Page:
“In every day life we need to be able to respond to new situations,” says Deborah Napolitano, assistant professor of pediatrics at the University of Rochester. “If a child has only a repetitive set of skills, and has difficulty being creative, it can be more difficult to be successful.”
Many children with autism spectrum disorder can become frustrated and uncomfortable when asked to break out of their repetitive activities and create something new.
Using Applied Behaviour Analysis (ABA), is losely defined as, the science of figuring out how to target and systematically change a specific behaviour. In this instance, researchers believe they succeeded in teaching children to play with Lego and building blocks, in a more creative way.
The study’s findings have been published in the Journal of Applied Behavioural Analysis.
By the end of the study the participants, six children between the ages of 6 and 10, succeeded in making changes to the structures they were working on.
According to a behaviour scale assessment that each participants’ parent or teacher completed, five (5) of the six (6) had moderate problems with restricted, repetitive behaviour. One-to-one sessions with building blocks took place at the participants’ schools, in rooms with minimal distractions.
“We really can teach kids just about anything as long as it’s systematic,” Napolitano says.
Children received positive verbal reinforcement when they were building with Lego. This allowed researchers to get baseline data and to decide whether the child seemed inclined to change the colour patterns or structures. After acquiring the data, researchers began with the first intervention phase.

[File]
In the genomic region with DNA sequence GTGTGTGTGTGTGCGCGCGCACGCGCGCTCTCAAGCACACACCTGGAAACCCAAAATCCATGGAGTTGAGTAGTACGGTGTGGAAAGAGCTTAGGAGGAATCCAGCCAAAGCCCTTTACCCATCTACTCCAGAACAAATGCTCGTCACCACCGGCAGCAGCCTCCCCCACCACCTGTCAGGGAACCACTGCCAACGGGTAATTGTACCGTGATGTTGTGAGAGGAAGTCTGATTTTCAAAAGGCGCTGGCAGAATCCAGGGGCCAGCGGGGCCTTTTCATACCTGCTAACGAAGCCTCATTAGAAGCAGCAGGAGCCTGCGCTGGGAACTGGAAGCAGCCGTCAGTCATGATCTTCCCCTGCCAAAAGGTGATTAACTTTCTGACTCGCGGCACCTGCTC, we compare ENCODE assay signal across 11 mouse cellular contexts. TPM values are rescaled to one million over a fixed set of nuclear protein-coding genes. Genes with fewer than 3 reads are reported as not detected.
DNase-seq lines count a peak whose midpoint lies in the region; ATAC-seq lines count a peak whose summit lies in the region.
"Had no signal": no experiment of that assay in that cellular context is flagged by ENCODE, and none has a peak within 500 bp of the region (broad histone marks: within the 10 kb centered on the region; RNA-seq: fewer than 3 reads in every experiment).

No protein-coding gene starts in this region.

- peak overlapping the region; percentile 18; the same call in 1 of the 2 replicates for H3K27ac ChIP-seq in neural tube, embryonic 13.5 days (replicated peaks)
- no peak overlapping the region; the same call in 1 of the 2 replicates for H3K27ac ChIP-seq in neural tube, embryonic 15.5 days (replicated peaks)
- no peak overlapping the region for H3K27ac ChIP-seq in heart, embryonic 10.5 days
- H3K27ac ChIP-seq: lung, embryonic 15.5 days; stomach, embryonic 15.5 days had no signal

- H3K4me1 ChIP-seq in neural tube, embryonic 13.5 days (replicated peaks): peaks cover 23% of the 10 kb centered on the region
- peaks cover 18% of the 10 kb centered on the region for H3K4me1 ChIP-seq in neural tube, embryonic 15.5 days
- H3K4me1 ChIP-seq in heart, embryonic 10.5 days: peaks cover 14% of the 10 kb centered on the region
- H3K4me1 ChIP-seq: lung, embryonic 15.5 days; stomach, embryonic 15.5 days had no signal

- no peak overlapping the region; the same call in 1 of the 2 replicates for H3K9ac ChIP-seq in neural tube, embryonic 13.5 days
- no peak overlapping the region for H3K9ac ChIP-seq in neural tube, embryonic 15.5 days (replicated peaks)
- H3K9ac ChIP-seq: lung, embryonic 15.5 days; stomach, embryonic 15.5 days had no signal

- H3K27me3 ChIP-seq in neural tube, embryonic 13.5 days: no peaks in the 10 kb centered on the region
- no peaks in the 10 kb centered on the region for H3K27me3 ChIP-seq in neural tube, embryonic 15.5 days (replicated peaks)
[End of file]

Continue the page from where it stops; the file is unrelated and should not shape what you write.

The first phase of the study included a set of sessions that took place over several months. An instructor asked a child to build something new at the beginning of each session.
If a child seemed confused about what he or she was being asked to do, the instructor demonstrated how to build something different and then prompted the child to build something different.
If the child then understood and succeeded in building something new, he or she was rewarded with a small prize, such as playing with a favourite toy.
Moving from Lego
In the next phase, the instructor asked the children to build something new with wooden blocks, rather than the plastic Lego blocks they had grown accustomed to, to see whether they could apply the new skills to a slightly different situation from the one they were now accustomed to.
Return to lego
The instructor then returned the Lego to the children once again, without any prompting. Words of encouragement were offered but not a prize to see whether the children would still experiment. In this last phase, the children were once again rewarded for varying their structures.
A few months later, researchers followed up the activities with the children and found that they were all still able to create new structures in varying colours or shapes.
“The study’s findings could pave the way for new studies testing interventions that attempt to improve a wide variety of social skills and behaviors among people with ASD,” says Napolitano.
“With positive reinforcement and teaching sessions, such tasks as engaging in novel conversations, posing new questions, and creating new ways to play could be within reach for children with ASD.”
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